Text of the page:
During her years in high school, religion played a big role in her life. Her parents were devout Catholics. Baek’s grandmother especially was a dedicated Catholic; she prayed the rosary twice a day and said prayers in her room. Baek was taught to rely on God and her faith. She barely saw her friends on the weekends, but church helped her a lot. She made many friends at church and their common faith was able to make her friendships stronger. Baek also joined youth group during high school and helped to plan many activities. The main reason she was so involved within the church was to see kids come to church because they wanted to and also to see the activities that she planned turn into a success. She joined to see the kids come to church because they wanted to and to look forward to something not just because they had to. When she saw that, “it was rewarding because [she was] able to see the fruits of [her] labor.”17

   Baek attended the University of California Los Angeles (UCLA). She graduated in 2004 with a Bachelor’s degree in English. For Baek, college was easier than high school because the atmosphere in high school was always fast-paced and demanding, whereas in college she paced herself. She had first entered UCLA with an undeclared major. She had no idea of what field she wanted to major in. By taking, “art history class to satisfy general education credits (GE).”18 She wanted to major in art history, but people would ask her what she could do with that knowledge. Consequently, she began to think about what information she could use after college. Finally, one of her friends suggested that she major in English. In the end, she ended up enjoying the classes that she took to become a English major while attending UCLA. Although it was “more challenging than the art history classes” she was “learning about really rich literature that [she] really enjoy[ed].”19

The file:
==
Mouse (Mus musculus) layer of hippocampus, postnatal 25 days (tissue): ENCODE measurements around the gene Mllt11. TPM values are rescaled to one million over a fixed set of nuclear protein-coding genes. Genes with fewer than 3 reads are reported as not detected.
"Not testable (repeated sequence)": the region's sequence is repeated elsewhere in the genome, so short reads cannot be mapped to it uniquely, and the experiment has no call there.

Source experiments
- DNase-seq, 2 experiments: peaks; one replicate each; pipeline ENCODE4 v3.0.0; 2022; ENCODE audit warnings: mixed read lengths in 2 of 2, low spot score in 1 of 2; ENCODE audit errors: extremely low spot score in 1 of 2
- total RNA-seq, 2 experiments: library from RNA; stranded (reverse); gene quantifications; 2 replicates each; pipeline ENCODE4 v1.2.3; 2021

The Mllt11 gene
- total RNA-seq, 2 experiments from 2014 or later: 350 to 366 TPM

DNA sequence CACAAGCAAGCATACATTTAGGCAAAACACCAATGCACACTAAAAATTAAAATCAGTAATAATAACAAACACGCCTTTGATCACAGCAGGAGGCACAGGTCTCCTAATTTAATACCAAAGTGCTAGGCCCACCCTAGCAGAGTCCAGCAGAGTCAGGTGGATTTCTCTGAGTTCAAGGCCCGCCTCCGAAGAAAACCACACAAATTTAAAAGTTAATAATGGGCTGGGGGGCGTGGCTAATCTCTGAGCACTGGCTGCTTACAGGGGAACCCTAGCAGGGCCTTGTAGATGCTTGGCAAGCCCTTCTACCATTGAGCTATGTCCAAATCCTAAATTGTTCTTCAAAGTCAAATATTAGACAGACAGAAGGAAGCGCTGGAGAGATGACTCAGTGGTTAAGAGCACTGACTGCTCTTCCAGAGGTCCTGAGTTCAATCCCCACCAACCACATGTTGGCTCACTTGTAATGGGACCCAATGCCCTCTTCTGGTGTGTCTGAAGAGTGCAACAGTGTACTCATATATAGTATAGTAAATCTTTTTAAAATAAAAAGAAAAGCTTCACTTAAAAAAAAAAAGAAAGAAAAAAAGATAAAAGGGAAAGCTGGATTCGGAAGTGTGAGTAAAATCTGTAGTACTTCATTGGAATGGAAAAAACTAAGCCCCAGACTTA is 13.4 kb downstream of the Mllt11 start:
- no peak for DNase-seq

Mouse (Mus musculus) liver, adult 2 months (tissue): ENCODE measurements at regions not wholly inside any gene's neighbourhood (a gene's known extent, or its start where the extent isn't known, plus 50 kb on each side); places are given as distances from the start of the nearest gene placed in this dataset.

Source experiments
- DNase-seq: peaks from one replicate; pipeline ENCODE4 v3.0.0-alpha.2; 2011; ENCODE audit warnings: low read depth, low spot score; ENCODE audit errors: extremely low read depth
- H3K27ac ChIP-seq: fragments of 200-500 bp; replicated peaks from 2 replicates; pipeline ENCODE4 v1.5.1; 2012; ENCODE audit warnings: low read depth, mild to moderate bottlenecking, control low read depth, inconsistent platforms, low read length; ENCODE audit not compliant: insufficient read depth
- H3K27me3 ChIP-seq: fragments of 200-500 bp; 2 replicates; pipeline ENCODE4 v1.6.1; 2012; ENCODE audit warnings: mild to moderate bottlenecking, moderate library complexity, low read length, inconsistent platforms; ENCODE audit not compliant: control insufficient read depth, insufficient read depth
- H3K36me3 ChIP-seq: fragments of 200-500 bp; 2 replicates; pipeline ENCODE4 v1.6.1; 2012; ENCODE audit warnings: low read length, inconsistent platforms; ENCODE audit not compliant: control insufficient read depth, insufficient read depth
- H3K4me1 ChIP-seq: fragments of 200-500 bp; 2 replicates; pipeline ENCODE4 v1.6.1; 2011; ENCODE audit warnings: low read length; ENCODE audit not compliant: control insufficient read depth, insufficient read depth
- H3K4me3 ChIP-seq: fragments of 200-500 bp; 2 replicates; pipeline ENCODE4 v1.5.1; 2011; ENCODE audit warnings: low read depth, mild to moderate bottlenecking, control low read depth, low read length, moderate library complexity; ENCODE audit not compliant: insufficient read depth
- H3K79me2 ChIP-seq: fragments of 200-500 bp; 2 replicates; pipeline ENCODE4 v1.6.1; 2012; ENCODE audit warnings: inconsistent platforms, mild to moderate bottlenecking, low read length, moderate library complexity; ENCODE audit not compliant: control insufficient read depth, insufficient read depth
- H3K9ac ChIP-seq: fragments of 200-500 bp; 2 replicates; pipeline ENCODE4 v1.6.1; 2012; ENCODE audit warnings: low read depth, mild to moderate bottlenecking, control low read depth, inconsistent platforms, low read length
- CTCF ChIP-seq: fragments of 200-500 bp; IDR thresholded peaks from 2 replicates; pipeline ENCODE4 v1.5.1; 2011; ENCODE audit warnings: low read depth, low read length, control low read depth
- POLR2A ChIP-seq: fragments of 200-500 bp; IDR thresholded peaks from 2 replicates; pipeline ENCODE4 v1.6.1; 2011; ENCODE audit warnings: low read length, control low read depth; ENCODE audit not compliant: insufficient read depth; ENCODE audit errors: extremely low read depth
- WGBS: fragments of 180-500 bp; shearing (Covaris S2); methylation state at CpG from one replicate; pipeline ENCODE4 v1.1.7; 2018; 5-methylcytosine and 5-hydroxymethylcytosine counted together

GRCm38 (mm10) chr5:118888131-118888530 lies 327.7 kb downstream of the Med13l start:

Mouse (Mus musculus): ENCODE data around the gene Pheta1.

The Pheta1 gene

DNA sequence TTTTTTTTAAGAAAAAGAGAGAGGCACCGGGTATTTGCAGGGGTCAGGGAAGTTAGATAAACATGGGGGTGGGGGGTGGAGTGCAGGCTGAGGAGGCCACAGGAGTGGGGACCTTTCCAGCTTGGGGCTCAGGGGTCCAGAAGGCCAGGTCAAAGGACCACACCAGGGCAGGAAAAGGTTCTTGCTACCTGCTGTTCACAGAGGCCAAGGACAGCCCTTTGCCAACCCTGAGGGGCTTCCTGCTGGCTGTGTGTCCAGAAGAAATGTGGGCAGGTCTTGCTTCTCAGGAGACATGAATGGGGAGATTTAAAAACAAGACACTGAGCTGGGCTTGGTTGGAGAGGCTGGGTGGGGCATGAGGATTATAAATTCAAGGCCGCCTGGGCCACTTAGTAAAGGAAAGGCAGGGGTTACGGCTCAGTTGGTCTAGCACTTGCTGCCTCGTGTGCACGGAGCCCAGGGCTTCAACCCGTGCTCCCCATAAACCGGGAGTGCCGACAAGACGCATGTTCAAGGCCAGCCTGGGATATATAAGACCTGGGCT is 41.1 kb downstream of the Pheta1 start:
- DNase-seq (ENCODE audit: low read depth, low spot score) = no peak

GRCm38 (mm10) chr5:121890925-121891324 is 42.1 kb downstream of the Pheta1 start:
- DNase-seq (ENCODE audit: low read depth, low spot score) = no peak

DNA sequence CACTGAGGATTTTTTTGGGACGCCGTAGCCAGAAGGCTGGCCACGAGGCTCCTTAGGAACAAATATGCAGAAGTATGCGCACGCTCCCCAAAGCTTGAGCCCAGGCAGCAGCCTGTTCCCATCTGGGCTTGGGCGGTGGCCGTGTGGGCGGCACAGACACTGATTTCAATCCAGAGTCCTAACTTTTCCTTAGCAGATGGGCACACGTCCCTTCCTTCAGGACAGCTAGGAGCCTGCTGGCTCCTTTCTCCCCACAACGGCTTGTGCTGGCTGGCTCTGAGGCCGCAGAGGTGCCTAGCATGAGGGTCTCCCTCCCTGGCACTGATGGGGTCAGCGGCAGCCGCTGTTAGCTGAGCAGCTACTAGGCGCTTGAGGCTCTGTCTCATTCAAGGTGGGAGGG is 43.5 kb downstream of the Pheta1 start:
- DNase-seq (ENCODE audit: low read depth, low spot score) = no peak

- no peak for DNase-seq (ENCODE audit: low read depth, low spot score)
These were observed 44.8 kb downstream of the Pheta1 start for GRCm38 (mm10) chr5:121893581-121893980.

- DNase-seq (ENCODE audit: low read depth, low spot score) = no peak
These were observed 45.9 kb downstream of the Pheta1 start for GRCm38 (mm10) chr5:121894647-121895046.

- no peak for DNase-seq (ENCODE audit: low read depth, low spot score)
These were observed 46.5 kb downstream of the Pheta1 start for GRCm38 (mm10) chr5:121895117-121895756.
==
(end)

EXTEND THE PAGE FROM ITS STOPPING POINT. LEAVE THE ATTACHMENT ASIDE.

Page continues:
She really appreciates the fact what her parents have done for her. When she took an Asian American studies class at UCLA, they talked about the patterns of Asian American, Asian immigration. She had a “greater appreciation for [her] parents and the decision that they made to move here.”20 She learned that many immigrants struggled to really create a stable life first and the hardships that they experienced when they moved here. Although her parents did not open up to her, she knows that they experienced racism or discrimination in some sense. The college classes opened up her eyes to the struggles that her parents had to endure through. She was sad when her mother’s father passed away but Baek’s mother could not attend her father’s funeral. She feels bad when her parent’s friends call for reunions or the get together that they have in Korea because her parents are not able to attend the reunion or the get together and enjoy their time.

   Baek re-visited Korea in 2004, Korea was a cosmopolitan city. Baek was surprised from the technological advances of the computer and phone that Korea developed. Even in rural areas where one of her cousins lived had T3 connection, T3 connection is the fastest Internet connection in the world. The fact that there was getting connection even in a rural area surprised Baek. Her cousin was up to date with the world and was receiving little updates on her cell phone. The thing that struck her most from her second trip to Korea was probably the “technological advancements.”21 She saw more private buildings outside of Seoul. In Korea, an apartment complex is not just one apartment complex. She saw “30, 40 story complexes that are part of a community together.”22

   Baek also noticed more people were speaking English. She heard that “Korea [spent the] most money in the world out of any other country on English classes.”23 They spent so much money so that their kids can learn English because they value the English language. In junior high, students are allowed to take a foreign language in the Irvine District. But in Korea all the kids are taught English starting from elementary school. But the thing that Baek is bothered about is that the students are taught from a Korean who is not perfect in English. When people heard Baek speak English, there were two reactions: one, “gave [her] a dirty look”24 and she “didn’t feel welcome from native Koreans” 25 and “felt offensive when they found [out that she] was a Korean-American.” 25 The other response she received was “they were really impressed by the fact that [she] spoke perfect English.” 25 They also wanted her to tutor them privately. Baek was subjected to dirty looks and “the cold shoulders”26 from Koreans. Baek felt confused by the two completely opposite reactions that she received from the different Koreans. Her perceptions of Koreans changed drastically after these two incidences.